My Journey to Zermatt - Episode 4 - Robert Wallace
wartime spy thriller book
Meeting Isambard
21 March 2022
wartime spy thriller book
My Journey to Zermatt – Episode 3
23 March 2022
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WHEN YOU ARE WRITING AND RESEARCHING a novel such as the Valentines Cup, part of the process is finding names for people and places.

My two central characters Alistair and Freddie Valentine, although born in England, were raised in Zermatt, partly by their mother Christina. But also, by a mysterious character known only as Herr Seiler. The place they were raised was Chalet Monte Rosa. I had borrowed both of these names – inadvertently – from a real family and a real hotel. I knew I had to seek permission to use both of them. I contacted Simone Seiler – managing director of the Hotel Monte Rosa in Zermatt -   and arranged to meet her for lunch. I hadn’t been back to the elegant Swiss town for more than thirty years and this was my next mission.

My third train journey took me from Gstaad to Spiez – Frutigen – through the Lötschberg Base Tunnel - and up via Tasch to Zermatt and the Matterhorn. The 34.57m tunnel is a feat of engineering beneath the Bernese Alps and is key part of the Swiss rail network. As we neared our destination, the mountains seemed to become more dramatic: the gradient steeper. The train slowly ascended the mountain and arrived at the Bahnhof bang on time.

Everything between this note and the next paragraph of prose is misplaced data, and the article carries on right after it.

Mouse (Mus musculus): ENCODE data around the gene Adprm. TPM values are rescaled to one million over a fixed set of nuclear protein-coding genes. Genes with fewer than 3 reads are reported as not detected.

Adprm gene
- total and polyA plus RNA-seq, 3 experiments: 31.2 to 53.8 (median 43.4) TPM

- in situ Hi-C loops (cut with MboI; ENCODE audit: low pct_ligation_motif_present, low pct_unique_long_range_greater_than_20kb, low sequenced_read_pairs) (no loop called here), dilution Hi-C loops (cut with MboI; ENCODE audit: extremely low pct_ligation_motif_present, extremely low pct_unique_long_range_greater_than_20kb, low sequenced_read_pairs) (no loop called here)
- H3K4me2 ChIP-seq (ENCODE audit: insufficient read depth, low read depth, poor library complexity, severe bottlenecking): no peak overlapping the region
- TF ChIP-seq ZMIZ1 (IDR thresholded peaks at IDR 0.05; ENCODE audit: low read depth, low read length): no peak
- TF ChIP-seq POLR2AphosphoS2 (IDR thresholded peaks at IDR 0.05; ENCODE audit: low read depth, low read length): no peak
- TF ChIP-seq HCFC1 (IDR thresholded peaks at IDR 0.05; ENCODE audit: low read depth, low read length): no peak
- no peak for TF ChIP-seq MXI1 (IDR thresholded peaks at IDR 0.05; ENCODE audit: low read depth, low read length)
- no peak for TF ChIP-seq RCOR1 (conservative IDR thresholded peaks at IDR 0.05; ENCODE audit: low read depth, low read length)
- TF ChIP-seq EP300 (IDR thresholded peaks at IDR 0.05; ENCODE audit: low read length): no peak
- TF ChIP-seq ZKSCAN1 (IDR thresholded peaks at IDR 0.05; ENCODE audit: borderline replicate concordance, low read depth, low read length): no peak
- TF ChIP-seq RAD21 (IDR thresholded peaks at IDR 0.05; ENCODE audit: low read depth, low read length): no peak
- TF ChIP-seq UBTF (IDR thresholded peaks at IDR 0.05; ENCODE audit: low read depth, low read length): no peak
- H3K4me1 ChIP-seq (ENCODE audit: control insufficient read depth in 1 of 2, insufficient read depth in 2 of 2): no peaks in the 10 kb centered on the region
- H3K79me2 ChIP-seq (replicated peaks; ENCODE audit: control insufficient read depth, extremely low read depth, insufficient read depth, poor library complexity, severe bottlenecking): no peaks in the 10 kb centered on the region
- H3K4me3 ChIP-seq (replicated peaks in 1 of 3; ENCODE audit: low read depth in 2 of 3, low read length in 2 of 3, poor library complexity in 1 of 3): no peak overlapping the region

No cars are allowed in Zermatt. But there are a fleet of electric buggies – like milk floats –ferrying passengers to various après-ski bars and hotels. I decided to walk up to Hotel Monte Rosa. Bahnhofstrasse was much as I remembered it: bustling with life. The same elegant shops: Marco Polo, Omega, Tag Heuer, Rolex, Bȁckerei Fuchs, Intersport and Hublot boutique. There were snug après ski bars and the ever-present redolence of Glühwein in the air.

But, as I walked, I tried to imagine what it had been like back in Herr Seiler’s day, when Alistair and Freddie lived there. Certainly, less affluent and simpler than today; with no tourists to stimulate the local economy.

My lunch meeting with Simone Seiler took place in the Edward’s Bar-Café. It is named after Edward Whymper, the mountain pioneer who was the first to complete a successful assent of the Matterhorn 13th  July 1865. Alexander Seiler founded the Monte Rosa in 1853.

But who was Günter Seiler, the enigma in Valentines Cup? Yes, he was the person who contacted Professor Brimblecombe, Head of British Intelligence before the war. It was he who secretly recommended Alistair for active service – as a spy – but what was the reason exactly?

Our lunch passed by most enjoyably. Simone understood precisely why Monte Rosa and Herr Seiler were so central to the Valentines Cup and was happy for me to use the names. We said farewell and she is looking forward to reading the story on her holiday.

As the chauffeur-driven hotel buggy took me on a circuitous route to the station, I was happy my pilgrimage to Zermatt had been a success.

Next, my final train journey through Switzerland to Zȕrich before returning to England. I had seen Nibby, and Simone and I was a step closer to the spirit of Herr Seiler and how much he’d meant to Alistair and Freddie Valentine.

2 Comments

  1. Debs Warner says:

    You have given the book extra depth with this narration of your adventures during the writing of Valentines Cup. The book itself gives such detail as to imagine yourself there with them, the whole package is such a pleasurable read, fabulous xx

  2. Robert Wallace Blog says:

    Thank you very much for your lovely comments. Watch this space, we’re soon to launch the sequel ‘Crimson Wing.’

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